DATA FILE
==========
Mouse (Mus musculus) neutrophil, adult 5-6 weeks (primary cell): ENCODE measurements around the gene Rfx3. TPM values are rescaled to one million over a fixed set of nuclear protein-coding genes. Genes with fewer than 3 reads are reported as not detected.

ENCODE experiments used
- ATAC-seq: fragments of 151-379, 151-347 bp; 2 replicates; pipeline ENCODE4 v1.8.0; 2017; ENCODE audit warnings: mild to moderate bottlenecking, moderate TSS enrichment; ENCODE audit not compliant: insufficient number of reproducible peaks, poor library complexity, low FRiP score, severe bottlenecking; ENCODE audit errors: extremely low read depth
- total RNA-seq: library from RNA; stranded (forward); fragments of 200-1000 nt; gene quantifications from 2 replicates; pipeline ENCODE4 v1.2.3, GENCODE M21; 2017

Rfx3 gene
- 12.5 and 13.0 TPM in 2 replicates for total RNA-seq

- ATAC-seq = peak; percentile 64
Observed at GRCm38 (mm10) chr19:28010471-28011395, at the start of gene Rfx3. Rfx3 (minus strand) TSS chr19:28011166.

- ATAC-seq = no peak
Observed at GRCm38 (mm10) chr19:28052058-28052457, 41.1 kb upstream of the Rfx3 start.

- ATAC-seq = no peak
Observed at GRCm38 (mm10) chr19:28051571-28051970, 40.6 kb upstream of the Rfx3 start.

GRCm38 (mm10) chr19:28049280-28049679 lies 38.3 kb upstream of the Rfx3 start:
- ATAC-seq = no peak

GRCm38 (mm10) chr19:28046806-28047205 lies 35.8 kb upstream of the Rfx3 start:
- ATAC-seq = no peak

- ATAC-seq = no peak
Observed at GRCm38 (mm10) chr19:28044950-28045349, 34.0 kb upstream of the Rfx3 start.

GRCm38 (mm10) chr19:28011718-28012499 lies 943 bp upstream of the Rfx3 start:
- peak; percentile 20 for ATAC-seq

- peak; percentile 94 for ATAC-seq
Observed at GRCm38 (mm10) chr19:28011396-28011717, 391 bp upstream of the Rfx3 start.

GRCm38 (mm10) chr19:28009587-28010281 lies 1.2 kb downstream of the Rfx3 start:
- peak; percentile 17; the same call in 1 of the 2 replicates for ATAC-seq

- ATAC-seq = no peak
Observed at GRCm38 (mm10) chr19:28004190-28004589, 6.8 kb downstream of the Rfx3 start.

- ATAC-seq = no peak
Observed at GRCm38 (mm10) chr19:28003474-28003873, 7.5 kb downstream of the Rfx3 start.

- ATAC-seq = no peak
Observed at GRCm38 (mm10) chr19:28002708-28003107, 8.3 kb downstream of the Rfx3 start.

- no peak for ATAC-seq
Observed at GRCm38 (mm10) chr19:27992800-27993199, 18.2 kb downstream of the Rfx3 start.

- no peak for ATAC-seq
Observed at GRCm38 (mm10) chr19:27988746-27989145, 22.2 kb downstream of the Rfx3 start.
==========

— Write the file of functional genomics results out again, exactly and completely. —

Mouse (Mus musculus) neutrophil, adult 5-6 weeks (primary cell): ENCODE measurements around the gene Rfx3. TPM values are rescaled to one million over a fixed set of nuclear protein-coding genes. Genes with fewer than 3 reads are reported as not detected.

ENCODE experiments used
- ATAC-seq: fragments of 151-379, 151-347 bp; 2 replicates; pipeline ENCODE4 v1.8.0; 2017; ENCODE audit warnings: mild to moderate bottlenecking, moderate TSS enrichment; ENCODE audit not compliant: insufficient number of reproducible peaks, poor library complexity, low FRiP score, severe bottlenecking; ENCODE audit errors: extremely low read depth
- total RNA-seq: library from RNA; stranded (forward); fragments of 200-1000 nt; gene quantifications from 2 replicates; pipeline ENCODE4 v1.2.3, GENCODE M21; 2017

Rfx3 gene
- 12.5 and 13.0 TPM in 2 replicates for total RNA-seq

- ATAC-seq = peak; percentile 64
Observed at GRCm38 (mm10) chr19:28010471-28011395, at the start of gene Rfx3. Rfx3 (minus strand) TSS chr19:28011166.

- ATAC-seq = no peak
Observed at GRCm38 (mm10) chr19:28052058-28052457, 41.1 kb upstream of the Rfx3 start.

- ATAC-seq = no peak
Observed at GRCm38 (mm10) chr19:28051571-28051970, 40.6 kb upstream of the Rfx3 start.

GRCm38 (mm10) chr19:28049280-28049679 lies 38.3 kb upstream of the Rfx3 start:
- ATAC-seq = no peak

GRCm38 (mm10) chr19:28046806-28047205 lies 35.8 kb upstream of the Rfx3 start:
- ATAC-seq = no peak

- ATAC-seq = no peak
Observed at GRCm38 (mm10) chr19:28044950-28045349, 34.0 kb upstream of the Rfx3 start.

GRCm38 (mm10) chr19:28011718-28012499 lies 943 bp upstream of the Rfx3 start:
- peak; percentile 20 for ATAC-seq

- peak; percentile 94 for ATAC-seq
Observed at GRCm38 (mm10) chr19:28011396-28011717, 391 bp upstream of the Rfx3 start.

GRCm38 (mm10) chr19:28009587-28010281 lies 1.2 kb downstream of the Rfx3 start:
- peak; percentile 17; the same call in 1 of the 2 replicates for ATAC-seq

- ATAC-seq = no peak
Observed at GRCm38 (mm10) chr19:28004190-28004589, 6.8 kb downstream of the Rfx3 start.

- ATAC-seq = no peak
Observed at GRCm38 (mm10) chr19:28003474-28003873, 7.5 kb downstream of the Rfx3 start.

- ATAC-seq = no peak
Observed at GRCm38 (mm10) chr19:28002708-28003107, 8.3 kb downstream of the Rfx3 start.

- no peak for ATAC-seq
Observed at GRCm38 (mm10) chr19:27992800-27993199, 18.2 kb downstream of the Rfx3 start.

- no peak for ATAC-seq
Observed at GRCm38 (mm10) chr19:27988746-27989145, 22.2 kb downstream of the Rfx3 start.